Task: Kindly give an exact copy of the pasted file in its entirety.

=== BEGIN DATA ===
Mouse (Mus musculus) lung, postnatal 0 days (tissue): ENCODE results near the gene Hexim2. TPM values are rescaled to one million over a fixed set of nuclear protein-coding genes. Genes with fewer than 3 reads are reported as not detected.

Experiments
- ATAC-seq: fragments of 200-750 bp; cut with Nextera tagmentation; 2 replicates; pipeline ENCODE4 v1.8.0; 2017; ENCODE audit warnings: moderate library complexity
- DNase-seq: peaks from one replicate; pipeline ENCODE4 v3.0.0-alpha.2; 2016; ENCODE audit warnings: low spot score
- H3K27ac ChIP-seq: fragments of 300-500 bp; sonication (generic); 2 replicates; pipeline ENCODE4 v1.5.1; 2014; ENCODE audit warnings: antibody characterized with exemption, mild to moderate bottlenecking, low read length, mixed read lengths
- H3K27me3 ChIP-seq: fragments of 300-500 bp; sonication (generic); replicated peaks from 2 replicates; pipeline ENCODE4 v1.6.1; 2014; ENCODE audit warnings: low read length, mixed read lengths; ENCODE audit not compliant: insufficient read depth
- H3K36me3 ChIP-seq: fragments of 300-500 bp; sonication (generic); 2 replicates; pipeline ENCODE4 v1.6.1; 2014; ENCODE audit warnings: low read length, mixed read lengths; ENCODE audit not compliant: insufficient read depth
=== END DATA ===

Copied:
Mouse (Mus musculus) lung, postnatal 0 days (tissue): ENCODE results near the gene Hexim2. TPM values are rescaled to one million over a fixed set of nuclear protein-coding genes. Genes with fewer than 3 reads are reported as not detected.

Experiments
- ATAC-seq: fragments of 200-750 bp; cut with Nextera tagmentation; 2 replicates; pipeline ENCODE4 v1.8.0; 2017; ENCODE audit warnings: moderate library complexity
- DNase-seq: peaks from one replicate; pipeline ENCODE4 v3.0.0-alpha.2; 2016; ENCODE audit warnings: low spot score
- H3K27ac ChIP-seq: fragments of 300-500 bp; sonication (generic); 2 replicates; pipeline ENCODE4 v1.5.1; 2014; ENCODE audit warnings: antibody characterized with exemption, mild to moderate bottlenecking, low read length, mixed read lengths
- H3K27me3 ChIP-seq: fragments of 300-500 bp; sonication (generic); replicated peaks from 2 replicates; pipeline ENCODE4 v1.6.1; 2014; ENCODE audit warnings: low read length, mixed read lengths; ENCODE audit not compliant: insufficient read depth
- H3K36me3 ChIP-seq: fragments of 300-500 bp; sonication (generic); 2 replicates; pipeline ENCODE4 v1.6.1; 2014; ENCODE audit warnings: low read length, mixed read lengths; ENCODE audit not compliant: insufficient read depth